This news comes just weeks after the company announced it would move broadcasting operations to London and further centralise some functions. Specifically, broadcast transmission for all of Viacom’s channels in Australia and New Zealand will migrate to the company’s Europe-based playout facilities. On the programming side, editorial content for MTV, MTV Music, MTV Dance, MTV Hits and MTV Classic will be done in the UK in collaboration with the Sydney-based team. MTV’s parent company said earlier the centralisation could result in up to fifteen job losses, but puts the Australian business more in line with how MTV and sister brand Comedy Central is operated in other parts of the world.
This new era of MTV will see MTV Dance work closely with dance music website inthemix.com.au and the wider Sound Alliance portfolio. Both are represented by Ignite Media Brands and will band together on commercial partnerships.
The restructure unambiguously aligns MTV Australia with youth audiences and distances their music programming from other music television networks. Last year, Viacom and MTV released their “The Next Normal: An Unprecedented Look at Millennials Worldwide” research report, where they set out to decode those born between 1982 and 2003. The study is the biggest and most informative undertaking from the channel thus far and its findings spearheaded the new focus.
MTV has made a number of recent shifts to gain a wider youth audience in Australia, with shows like 16 and Pregnant, Teen Mom, The Jersey Shore, Geordie Shore and Young and Married broadcast on its flagship channel. The shift resulted in MTV averaging its highest ratings ever in Australia, further fuelled by series six of Geordie Shore being produced in Sydney as well as three installments of global live music series, MTV World Stage, produced at last year’s Big Day Out. MTV is bundled within Foxtel’s entertainment channels whereas MTV Music and MTV Dance will be bundled within Foxtel’s Kids and Music package.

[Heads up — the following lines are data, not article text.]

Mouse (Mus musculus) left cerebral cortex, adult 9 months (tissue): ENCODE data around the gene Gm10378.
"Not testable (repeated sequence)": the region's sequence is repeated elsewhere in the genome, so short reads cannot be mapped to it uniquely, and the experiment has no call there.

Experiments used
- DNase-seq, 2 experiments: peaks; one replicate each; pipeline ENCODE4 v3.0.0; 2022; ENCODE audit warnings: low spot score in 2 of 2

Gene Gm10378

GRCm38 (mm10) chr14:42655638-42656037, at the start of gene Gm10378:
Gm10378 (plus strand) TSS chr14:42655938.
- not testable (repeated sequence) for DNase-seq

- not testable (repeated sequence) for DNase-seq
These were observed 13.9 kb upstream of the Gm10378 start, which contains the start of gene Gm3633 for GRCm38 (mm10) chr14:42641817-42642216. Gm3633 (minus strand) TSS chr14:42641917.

The Music Network asked Simon Bates, Director of MTV Australia & New Zealand more about the changes.
How long have the two refreshed channels been in the works?
- We have been collaborating with Foxtel since early 2013 to explore ways to refresh the music offerings on the platform. We looked at several scenarios and collectively came to the decision that MTV Music and MTV Dance were the best new channels to launch in Australia. The refreshed suite of channels brings more distinct and clearly defined options to their subscribers, making the channels more complementary in nature.
Is this all part of a larger strategy?
- Our strategy is simple — Australians recognises MTV as a global brand and we’re going to embrace that more across all three MTV channels on Foxtel.
Will the dance channel partner with any significant festivals?
- We’re very keen to explore partnerships around all of our brands, and festivals are a natural fit. Right now we’re focused on creating MTV Dance in a way that will resonate with Australian audiences and bring an entirely new channel that showcases one of the fastest growing genres of music.